Professor Embree responds:The support of a uniform civil law for all citizens is viewed by Muslims (and to some extent by Christians) as an anti-minority measure because they believe, first of all, that it is part of a concealed agenda to enforce the will of the Hindu majority on every one - that the uniform code would be a Hindu code, since it would be passed by a majority in Parliament. This problem is rooted in the curious provision made in the mid-nineteenth century as a concession to all religious groups: to let people be governed as far as personal law was concerned-- marriage, divorce, inheritance, adoption - by the laws of the religious community to which they belong. It was essentially done so that the Indians could not complain that the British were trying to impose their religious laws on them. This is not a matter of choice: government laws require that a Muslim be governed by the Muslim law. The demand by both secular groups and Hindu nationalists coincide: why not have one law for all Indian citizens, personal law that had no religious reference at all - as is more or less true in this country. (The opposition to single-sex marriages in this country is an exception of religious groups seeking to have their beliefs part of the law.) Most Muslims see the move for a universal law as an attack on the basis of their family life - inheritance, divorce, marriage. In India, divorce for Muslims (men at least) is very easy, and many non-Muslims and at least some Muslims, regard this as needing reform for the protection of women's rights. Also, Muslim men are not required to pay alimony to their divorced wives. Also, Muslim men are not required to pay alimony to their divorced wives. Very few Muslims have more than one wife: yet they see the demand for a law requiring monogamy as aimed at their religious and social beliefs. The Muslim answer is, of course, that this is their way of life, and Hindus should not interfere with it. By contrast, there is more or less universal law for all Hindus-- laws enacted after independence gave all Hindus, no matter what the sect they belonged to, the same rights in regard to divorce and marriage; and the right of daughters to inherit with their brothers. These laws are very similar to laws in Western democracies. So secular minded people argue for the same laws for everyone. But Muslims see the Hindu nationalists arguing this way in order to weaken the family rights of Muslims. This is a very complex issue. It is worth noting, however, that Muslim feminists join Hindu feminists in demanding changes in the law that would give more protection to Muslim women.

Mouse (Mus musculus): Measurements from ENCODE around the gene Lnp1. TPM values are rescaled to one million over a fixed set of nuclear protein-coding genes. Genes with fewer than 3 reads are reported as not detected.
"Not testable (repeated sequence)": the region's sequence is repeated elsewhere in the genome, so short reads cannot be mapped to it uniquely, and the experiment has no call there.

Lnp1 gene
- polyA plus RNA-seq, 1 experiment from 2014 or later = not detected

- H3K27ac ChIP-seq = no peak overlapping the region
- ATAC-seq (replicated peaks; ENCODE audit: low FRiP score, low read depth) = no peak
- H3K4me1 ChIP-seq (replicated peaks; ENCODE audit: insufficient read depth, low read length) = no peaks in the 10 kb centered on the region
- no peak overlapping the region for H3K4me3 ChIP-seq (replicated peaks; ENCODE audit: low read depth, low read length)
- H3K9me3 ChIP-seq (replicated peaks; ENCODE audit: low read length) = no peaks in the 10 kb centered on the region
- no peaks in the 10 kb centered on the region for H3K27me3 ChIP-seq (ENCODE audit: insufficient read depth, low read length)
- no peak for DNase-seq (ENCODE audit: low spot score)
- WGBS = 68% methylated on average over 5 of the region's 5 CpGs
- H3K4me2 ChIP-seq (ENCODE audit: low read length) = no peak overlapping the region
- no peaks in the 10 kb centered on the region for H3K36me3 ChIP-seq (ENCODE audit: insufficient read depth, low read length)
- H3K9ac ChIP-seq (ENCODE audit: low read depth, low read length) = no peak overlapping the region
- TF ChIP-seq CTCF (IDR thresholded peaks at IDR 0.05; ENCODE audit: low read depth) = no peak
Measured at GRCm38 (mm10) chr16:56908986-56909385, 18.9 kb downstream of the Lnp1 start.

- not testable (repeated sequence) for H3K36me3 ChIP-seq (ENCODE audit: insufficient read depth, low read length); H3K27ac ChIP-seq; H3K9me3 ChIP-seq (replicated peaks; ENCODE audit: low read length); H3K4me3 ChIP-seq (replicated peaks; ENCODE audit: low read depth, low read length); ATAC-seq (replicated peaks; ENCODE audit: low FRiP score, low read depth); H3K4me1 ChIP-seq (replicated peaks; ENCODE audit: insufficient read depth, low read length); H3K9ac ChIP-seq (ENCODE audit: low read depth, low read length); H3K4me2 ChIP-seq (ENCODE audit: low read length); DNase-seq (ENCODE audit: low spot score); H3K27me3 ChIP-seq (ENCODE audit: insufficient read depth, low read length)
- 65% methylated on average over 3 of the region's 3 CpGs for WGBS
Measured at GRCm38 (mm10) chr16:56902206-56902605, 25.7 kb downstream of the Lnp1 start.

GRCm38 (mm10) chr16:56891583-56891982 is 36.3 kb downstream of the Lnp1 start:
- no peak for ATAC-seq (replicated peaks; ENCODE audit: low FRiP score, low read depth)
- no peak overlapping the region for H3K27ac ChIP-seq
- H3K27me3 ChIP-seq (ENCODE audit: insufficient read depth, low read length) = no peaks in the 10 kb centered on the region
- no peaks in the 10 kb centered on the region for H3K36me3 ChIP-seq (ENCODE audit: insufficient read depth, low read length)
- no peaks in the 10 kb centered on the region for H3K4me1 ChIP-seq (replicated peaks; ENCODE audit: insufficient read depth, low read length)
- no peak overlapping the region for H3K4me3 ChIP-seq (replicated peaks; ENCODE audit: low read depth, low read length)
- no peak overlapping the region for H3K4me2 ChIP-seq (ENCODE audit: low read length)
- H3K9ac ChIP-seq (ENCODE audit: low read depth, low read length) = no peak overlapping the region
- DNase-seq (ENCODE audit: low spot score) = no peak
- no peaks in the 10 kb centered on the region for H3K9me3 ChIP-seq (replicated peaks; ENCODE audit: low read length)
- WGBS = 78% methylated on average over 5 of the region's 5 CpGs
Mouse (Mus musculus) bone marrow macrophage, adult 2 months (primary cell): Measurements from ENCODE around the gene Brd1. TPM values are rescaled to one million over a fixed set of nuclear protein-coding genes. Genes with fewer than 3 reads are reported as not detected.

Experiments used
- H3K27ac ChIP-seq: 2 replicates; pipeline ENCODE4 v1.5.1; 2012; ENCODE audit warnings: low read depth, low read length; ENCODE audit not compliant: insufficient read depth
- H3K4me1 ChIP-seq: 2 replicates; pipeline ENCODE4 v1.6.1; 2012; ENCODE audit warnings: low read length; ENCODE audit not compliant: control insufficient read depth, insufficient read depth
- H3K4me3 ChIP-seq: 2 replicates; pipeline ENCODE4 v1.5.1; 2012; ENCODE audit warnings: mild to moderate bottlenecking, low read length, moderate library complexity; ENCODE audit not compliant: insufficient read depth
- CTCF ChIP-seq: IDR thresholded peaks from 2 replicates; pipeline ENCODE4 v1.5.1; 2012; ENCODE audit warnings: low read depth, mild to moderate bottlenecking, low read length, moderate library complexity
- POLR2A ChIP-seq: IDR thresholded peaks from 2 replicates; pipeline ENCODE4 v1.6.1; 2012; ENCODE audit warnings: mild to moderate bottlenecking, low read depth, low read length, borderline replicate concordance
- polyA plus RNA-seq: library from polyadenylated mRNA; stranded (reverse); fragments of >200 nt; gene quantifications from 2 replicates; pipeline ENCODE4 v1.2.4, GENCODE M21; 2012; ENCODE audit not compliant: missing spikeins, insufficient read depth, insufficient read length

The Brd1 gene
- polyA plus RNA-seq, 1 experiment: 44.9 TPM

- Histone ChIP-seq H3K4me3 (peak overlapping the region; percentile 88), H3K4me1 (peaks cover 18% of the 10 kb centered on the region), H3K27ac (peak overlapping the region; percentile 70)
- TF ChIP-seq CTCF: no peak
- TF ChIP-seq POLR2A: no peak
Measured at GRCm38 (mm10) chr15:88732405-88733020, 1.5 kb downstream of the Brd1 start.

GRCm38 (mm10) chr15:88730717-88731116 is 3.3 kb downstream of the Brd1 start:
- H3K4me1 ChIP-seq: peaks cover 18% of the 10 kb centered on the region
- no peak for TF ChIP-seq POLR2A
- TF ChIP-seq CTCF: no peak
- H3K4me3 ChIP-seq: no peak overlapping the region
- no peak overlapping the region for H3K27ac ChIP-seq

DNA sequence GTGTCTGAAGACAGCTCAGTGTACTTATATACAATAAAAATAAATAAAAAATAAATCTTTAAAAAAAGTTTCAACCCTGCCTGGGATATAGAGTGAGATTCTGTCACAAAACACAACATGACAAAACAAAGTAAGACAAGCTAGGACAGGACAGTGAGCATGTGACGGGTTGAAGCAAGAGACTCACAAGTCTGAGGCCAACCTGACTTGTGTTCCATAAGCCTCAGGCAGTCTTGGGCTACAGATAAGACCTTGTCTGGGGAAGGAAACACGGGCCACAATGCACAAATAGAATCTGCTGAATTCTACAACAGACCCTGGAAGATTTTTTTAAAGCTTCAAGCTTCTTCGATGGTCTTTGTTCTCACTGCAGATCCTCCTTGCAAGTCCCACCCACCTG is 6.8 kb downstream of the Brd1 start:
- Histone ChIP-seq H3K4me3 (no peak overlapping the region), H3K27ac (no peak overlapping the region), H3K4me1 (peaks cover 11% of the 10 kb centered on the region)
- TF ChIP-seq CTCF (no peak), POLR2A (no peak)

The BJP support for a uniform civil law is that it all citizens, under the Indian constitution are equal, but that providing for personal civil law defined in terms of religious community, denies the equality of all Indian citizens. The BJP, its leaders insist, believes in freedom of faith and worship for everyone, and the present legal enforcement of Muslim personal laws is a denial of this equality. This argument can be seen, of course, as self-serving, but it is hard not to recognize that it has considerable validity, The BJP, it should be noted, has softened its demands for a uniform code, recognizing how divisive it could be, even though one suspects that a majority of the people of the country favor it. I expect that if they ever attain a working majority, they will move towards a uniform code.